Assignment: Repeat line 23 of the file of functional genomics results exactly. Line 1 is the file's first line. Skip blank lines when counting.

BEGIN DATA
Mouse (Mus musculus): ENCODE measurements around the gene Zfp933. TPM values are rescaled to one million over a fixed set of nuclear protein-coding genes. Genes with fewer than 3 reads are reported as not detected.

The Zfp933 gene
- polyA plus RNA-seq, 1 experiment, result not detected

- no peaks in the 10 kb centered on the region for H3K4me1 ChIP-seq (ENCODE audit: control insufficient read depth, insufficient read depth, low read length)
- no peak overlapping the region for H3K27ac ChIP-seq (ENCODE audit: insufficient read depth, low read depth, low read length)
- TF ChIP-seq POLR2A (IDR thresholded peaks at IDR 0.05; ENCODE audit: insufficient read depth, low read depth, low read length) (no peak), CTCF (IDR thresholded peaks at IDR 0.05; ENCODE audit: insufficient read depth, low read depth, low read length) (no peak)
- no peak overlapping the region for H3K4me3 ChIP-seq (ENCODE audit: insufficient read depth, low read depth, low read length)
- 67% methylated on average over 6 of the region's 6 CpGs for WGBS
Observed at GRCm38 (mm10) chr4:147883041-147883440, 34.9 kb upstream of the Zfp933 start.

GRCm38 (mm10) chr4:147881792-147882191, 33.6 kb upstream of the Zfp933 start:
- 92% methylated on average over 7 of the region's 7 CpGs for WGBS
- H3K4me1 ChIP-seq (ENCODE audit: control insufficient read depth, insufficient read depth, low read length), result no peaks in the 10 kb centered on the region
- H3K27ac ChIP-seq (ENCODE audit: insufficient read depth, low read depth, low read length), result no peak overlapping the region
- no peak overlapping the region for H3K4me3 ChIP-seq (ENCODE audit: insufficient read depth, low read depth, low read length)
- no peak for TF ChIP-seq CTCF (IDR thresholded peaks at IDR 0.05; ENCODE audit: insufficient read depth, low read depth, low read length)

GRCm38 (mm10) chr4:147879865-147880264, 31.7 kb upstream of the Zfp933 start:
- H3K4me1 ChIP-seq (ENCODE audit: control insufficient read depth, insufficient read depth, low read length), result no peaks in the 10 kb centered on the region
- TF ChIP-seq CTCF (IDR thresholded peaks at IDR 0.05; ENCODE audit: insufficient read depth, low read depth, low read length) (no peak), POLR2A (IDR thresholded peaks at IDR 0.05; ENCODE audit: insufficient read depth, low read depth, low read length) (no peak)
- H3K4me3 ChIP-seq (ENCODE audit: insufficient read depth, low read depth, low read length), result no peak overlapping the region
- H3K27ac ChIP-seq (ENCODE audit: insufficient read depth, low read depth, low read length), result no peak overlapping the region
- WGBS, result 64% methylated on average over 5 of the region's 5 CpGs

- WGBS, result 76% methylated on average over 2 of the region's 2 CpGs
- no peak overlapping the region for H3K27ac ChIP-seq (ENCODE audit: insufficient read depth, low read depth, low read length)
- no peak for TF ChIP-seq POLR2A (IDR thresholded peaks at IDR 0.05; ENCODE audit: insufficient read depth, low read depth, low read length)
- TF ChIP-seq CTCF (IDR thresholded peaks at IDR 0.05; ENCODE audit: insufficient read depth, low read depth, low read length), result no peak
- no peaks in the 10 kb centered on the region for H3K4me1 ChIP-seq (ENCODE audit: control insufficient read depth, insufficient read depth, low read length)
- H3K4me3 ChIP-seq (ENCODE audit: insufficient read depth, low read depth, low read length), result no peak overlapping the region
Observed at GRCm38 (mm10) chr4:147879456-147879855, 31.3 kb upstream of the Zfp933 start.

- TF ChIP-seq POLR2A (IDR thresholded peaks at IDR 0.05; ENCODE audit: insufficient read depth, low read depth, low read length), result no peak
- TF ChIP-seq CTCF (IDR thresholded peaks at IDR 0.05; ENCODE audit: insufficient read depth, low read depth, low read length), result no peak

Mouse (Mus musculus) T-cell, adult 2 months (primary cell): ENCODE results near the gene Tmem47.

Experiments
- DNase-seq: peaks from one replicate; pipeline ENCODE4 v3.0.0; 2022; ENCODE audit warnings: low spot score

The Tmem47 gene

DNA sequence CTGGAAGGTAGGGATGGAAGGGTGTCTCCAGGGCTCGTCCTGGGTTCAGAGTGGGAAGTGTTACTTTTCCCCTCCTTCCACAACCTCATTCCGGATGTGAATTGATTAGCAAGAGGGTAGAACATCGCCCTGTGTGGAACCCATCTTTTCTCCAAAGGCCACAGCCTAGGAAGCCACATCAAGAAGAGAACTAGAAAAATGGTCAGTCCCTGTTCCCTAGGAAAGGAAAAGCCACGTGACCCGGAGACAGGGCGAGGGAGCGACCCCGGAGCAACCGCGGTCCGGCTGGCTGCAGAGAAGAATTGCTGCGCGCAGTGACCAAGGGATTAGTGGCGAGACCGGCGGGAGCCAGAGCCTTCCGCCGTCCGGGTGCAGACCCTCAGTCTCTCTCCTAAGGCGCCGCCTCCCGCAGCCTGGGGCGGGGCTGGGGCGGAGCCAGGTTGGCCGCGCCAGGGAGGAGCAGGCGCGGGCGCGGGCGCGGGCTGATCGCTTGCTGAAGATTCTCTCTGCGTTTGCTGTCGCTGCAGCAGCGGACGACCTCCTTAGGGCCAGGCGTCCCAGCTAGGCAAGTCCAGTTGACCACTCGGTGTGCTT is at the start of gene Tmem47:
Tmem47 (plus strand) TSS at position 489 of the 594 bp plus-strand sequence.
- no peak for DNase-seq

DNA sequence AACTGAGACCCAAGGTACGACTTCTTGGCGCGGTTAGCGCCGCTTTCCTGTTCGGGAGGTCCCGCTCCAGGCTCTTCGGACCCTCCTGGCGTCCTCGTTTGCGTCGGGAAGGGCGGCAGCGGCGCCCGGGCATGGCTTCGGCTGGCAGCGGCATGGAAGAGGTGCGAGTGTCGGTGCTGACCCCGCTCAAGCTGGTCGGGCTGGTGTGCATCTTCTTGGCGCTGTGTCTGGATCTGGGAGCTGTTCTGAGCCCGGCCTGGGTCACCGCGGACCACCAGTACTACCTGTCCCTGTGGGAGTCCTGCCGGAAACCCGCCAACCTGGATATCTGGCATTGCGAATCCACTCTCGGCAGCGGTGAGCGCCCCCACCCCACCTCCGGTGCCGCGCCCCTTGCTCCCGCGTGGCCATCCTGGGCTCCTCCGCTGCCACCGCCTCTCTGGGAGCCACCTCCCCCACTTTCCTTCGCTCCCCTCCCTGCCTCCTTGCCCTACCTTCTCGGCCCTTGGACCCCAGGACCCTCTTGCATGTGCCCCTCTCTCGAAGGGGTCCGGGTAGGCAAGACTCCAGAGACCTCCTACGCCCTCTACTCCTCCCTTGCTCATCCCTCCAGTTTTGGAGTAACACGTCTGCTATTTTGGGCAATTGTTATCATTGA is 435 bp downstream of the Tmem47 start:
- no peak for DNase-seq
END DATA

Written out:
- no peak overlapping the region for H3K27ac ChIP-seq (ENCODE audit: insufficient read depth, low read depth, low read length)